In contrast to both the ACH and PSH, which aim to explain the available evidence in relation to the roles of Aβ in AD, the AMA aims to explain the evidence in relation to the behaviour of the entire proteolytic system in both normal and disease states and requires that all the proteolytic fragments are measured. The AMA predicts that the relative ratios of all the fragments are required to describe the state of the APP proteolytic system. This is a major departure from current experimental designs where no study to date has systematically measured these fragments. Exploring this interpretation leads to the conclusion that the confounding effects of all the other proteolytic fragments potentially undermine all current research. An examination of the cross-reactivities of commonly used antibodies illustrates this view [7]. The updated neuropathological diagnostic protocols have suggested that since the monoclonal antibody 4G8 reveals more Aβ pathology it should be the standard antibody used in routine neuropathological diagnosis. However it is not clear where this additional sensitivity comes from or what it represents. This increased reactivity may be due to cross reactivity with P3, the fragment arising from sequential α and γ cleavages, and also cross-reactivity with various catabolic fragments. Further confounding is introduced by the complex molecular behaviours of Aβ and P3 - there is no panel of antibodies that can distinguish between P3 and Aβ across all aggregations states, (monomers, dimers, oligomers and fibrils), across all sequence variations and across solubilities. How then do we best interpret any signal from this or any antibody?

    Unlike the ACH or PSH which focus narrowly on evidence relating to β and γ cleavages and interprets evidence from other cellular systems as secondary or as a consequence of these cleavages, the AMA allows evidence from wider cellular systems to drive APP cleavage. Therefore there is no overarching “causal feature” and various factors such as synaptic activity, immune signalling, metabolism cholesterol etc. can be both drivers of and be driven by APP cleavage through complex regulatory feedback. The coherent behaviour of the APP proteolytic system and its regulatory factors can be understood as contributing to a homeostatic point that allows proper cellular function and in the case of neurons, supports appropriate synaptic plasticity. With ageing, the AMA suggests that the APP system becomes increasingly decoherent so that changes in, say, immune signalling or energy metabolism etc. can stress the homeostatic point beyond that which allows full integration of the biological information. Ageing and cellular senescence programs may alter the homeostatic point to which cellular systems cohere [1].  This re-programming of the homeostatic point has relevance to therapeutic approaches that aim to reduce Aβ. According to the AMA, loss of physiologically relevant Aβ may increase flow through β pathways to replace the Aβ removed so that no long term change would be expected and further, flow through the other APP cleavages would be reduced while this adjustment is in progress with further loss of function from other cleavage fragments.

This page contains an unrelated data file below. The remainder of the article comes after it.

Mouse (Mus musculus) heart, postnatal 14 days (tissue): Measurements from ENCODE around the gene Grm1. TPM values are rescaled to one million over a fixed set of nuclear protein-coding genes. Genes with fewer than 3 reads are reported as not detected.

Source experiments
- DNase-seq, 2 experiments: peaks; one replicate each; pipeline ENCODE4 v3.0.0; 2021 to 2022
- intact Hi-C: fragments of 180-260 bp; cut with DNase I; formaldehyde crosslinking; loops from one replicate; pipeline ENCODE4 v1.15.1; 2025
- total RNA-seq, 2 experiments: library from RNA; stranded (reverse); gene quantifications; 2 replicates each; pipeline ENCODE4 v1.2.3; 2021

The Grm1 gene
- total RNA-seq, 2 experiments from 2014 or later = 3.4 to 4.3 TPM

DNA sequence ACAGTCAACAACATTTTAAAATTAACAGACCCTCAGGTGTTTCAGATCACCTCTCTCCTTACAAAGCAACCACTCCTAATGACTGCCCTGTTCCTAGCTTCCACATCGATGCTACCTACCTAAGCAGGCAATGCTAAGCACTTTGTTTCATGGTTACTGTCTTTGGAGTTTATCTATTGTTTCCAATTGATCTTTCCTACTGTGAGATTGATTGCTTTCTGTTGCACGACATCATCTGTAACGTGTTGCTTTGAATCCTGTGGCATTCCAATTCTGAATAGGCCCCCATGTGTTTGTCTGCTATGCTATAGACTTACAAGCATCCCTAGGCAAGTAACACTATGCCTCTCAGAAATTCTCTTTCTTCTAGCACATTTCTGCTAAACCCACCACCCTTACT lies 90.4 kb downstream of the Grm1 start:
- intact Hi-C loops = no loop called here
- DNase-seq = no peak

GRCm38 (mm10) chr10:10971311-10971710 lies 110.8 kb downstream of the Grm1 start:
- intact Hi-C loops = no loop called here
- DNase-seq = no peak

The AMA predicts that each mutation in APP and PS can be understood as altering the homeostatic point or the behaviour of the APP proteolytic system as a whole, allowing changes that happen with e.g. age to impact at an earlier age/stage. Each mutation has the potential to alter the homeostatic balance in this system in subtly different ways. If we take this interpretation further, the AMA predicts that multiple disease pathways are possible, each with different drivers and that those arising from mutations do not necessarily relate to those arising through ageing. Further, the AMA suggests that a detailed investigation of each mutation in relation to neuropathology and cognitive status from a natural history perspective will help clarify how the entire system works – an approach that has not yet been acknowledged as useful.